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Remembering the "Forgotten Child": The American Indian Child Welfare Crisis of the 1960s and 1970s
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On Christmas Day 1975, Marcia Marie Summers was born to Charlene Summers, a member and resident of the Standing Rock Sioux Nation in North Dakota. A few months later, a white couple from Indiana approached the young mother and offered to care for her infant while Summers attended school. (Just two months before, the couple had filed an adoption petition in the Standing Rock Tribal Court for another Indian child, but the court had denied their request.) Assuming she was making a temporary arrangement, Summers agreed and signed a document giving the Indiana couple power of attorney over Marcia Marie in parent-child-related actions. Immediately, the couple departed with the baby from the reservation and returned to Indiana. Summers realized that the couple intended to permanently adopt her daughter, so she asked the Standing Rock Tribal Court to intervene. When the couple ignored the tribal court's order to return the child to her mother, Summers and tribal authorities requested the help of the Association on American Indian Affairs (AAIA). Their attorney filed a writ of habeas corpus on Summers's behalf in the Washington County, Indiana, Circuit Court, and the judge ordered Marcia Marie returned to her mother, noting the tribe's exclusive jurisdiction in the case.

Like Summers, in the 1960s and 1970s, thousands of other American Indian parents, grandparents, and caretakers suffered the removal of their children and their placement in non-Indian foster or adoptive homes. Unlike Summers, however, many Indian families struggled for years to regain their children, and some were never able to effect their return. By the late 1960s, many Indian tribes had become deeply troubled by this practice. In 1968, having endured an inordinate number of such cases, the Devils Lake (now Spirit Lake) Sioux Tribe of North Dakota requested that the AAIA conduct an investigation into the practice. The AAIA found that of 1,100 Devils Lake Sioux Indians under twenty-one years of age living on the Fort Totten reservation, 275, or 25 percent, had been separated from their families. Suspecting that this practice devastated other Indian communities as well, the AAIA engaged in a painstaking process to amass similar data from state social services agencies and private placement agencies across the nation. They discovered that in most states with large American Indian populations, 25 to 35 percent of Indian children had been separated from their families and placed in foster or adoptive homes or in institutions at a per capita rate far higher than that of non-Indian children.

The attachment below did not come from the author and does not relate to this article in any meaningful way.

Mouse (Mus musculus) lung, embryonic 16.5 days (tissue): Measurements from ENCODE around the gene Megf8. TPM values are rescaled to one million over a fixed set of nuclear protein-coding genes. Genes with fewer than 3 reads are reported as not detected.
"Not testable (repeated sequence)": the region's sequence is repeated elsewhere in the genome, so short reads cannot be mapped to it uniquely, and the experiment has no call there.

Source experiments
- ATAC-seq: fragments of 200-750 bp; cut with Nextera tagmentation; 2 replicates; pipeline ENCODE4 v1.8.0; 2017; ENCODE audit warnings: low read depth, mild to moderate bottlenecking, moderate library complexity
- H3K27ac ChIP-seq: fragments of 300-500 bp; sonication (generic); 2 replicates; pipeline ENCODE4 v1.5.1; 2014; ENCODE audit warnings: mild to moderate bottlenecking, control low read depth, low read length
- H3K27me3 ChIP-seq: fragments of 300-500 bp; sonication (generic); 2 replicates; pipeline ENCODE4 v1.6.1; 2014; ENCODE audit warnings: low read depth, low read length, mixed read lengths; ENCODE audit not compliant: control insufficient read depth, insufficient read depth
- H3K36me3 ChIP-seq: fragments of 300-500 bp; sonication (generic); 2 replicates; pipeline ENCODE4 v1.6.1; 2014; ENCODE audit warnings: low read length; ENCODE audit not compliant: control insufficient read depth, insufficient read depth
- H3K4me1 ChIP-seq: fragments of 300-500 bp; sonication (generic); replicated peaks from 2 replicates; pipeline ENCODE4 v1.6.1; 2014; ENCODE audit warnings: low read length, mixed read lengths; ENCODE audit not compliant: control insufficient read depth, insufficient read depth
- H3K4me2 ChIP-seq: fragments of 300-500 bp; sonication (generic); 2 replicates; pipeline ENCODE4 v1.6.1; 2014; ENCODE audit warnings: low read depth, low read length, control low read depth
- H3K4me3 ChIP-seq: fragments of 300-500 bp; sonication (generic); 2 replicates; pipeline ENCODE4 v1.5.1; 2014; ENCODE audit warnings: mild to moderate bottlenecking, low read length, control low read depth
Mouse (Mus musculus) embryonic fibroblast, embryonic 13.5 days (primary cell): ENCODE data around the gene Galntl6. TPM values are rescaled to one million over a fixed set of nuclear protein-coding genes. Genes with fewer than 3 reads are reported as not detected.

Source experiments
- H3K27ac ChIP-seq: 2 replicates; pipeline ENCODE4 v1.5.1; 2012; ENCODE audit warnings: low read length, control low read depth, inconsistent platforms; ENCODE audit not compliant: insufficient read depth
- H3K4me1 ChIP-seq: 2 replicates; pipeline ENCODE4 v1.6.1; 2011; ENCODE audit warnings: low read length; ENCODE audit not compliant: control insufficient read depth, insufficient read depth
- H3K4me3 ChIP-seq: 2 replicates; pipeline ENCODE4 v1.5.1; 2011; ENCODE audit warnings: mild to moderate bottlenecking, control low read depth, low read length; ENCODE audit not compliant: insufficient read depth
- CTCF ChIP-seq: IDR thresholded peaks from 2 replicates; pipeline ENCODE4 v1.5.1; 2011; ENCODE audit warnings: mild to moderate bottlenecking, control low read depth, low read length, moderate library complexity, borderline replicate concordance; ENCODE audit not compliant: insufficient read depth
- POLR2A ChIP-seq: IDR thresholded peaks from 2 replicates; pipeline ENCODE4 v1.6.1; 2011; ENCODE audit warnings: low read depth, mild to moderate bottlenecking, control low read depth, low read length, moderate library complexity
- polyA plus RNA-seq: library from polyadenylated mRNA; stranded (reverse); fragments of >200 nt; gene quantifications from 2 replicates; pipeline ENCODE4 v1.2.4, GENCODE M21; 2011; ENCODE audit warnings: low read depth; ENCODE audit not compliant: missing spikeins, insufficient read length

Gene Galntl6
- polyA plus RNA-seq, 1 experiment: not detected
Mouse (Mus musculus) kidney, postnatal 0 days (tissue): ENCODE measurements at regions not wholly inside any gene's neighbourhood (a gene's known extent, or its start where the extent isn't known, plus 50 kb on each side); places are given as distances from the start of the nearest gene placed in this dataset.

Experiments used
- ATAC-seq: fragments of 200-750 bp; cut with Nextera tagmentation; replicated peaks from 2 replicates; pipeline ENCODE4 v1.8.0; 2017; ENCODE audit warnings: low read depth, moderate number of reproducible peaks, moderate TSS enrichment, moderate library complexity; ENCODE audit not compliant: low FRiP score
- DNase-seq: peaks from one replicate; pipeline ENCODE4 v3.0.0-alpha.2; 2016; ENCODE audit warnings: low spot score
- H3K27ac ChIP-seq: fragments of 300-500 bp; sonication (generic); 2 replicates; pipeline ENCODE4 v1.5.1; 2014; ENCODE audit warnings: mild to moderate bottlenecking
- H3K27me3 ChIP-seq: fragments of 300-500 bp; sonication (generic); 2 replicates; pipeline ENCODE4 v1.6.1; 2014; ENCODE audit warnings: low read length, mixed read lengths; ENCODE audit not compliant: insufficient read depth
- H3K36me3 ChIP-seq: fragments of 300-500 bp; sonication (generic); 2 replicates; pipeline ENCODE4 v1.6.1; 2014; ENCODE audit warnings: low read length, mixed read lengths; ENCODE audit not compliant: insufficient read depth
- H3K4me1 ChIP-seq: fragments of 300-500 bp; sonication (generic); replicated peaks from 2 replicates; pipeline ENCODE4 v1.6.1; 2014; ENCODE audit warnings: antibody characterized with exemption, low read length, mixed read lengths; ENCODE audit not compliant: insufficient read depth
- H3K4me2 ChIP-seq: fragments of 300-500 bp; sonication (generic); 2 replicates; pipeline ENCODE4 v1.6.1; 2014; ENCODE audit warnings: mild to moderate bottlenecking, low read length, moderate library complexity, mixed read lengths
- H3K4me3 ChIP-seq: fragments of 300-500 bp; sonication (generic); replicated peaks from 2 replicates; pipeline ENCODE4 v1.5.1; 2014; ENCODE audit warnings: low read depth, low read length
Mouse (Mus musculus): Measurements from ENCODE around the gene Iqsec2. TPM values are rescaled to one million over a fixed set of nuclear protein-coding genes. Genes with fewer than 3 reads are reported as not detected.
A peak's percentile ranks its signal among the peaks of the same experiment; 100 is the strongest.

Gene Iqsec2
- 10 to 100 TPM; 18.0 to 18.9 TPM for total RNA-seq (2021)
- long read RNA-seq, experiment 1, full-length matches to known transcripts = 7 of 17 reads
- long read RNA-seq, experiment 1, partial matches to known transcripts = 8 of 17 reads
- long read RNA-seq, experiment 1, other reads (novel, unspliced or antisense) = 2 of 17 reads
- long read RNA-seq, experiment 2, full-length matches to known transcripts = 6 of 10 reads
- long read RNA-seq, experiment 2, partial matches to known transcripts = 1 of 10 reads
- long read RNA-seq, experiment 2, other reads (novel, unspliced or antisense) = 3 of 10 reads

How did it come to pass that the fostering and adoption of Indian children outside their families and communities had reached these crisis proportions by the late 1960s? State welfare authorities and Bureau of Indian Affairs (BIA) officials alleged a dramatic rise in unmarried Indian mothers with unwanted children and claimed that many Indian individuals and families lacked the resources and skills to properly care for their own children. Claiming to be concerned with the best interests of the Indian child, the BIA promoted the increased fostering and adoption of Indian children in non-Indian families. Indian families and their advocates charged instead that many social workers were using ethnocentric and middle-class criteria to unnecessarily remove Indian children from their families and communities. Through creating their own child welfare organizations and legal codes, as well as working for the Indian Child Welfare Act (ICWA), Indian activists and their allies sought to bring Indian child welfare under the control of Indian nations.

Given the shockingly high estimates of Indian children who were fostered or adopted outside their communities, surprisingly little historical research has been done on this topic. Most of the scholarship on Indian adoption has been in the fields of sociology, psychology, social work, and law. It has included outcomes studies and oral histories of adopted Indian children, debates about social work practice, and examinations of the new legal framework created by the passage of ICWA in 1978. Historians of American adoption have briefly mentioned Indian adoption, but they have generally subsumed it under their larger narratives about transracial adoption in the late twentieth century. Scholars of American Indian history, however, have not addressed this topic to any...


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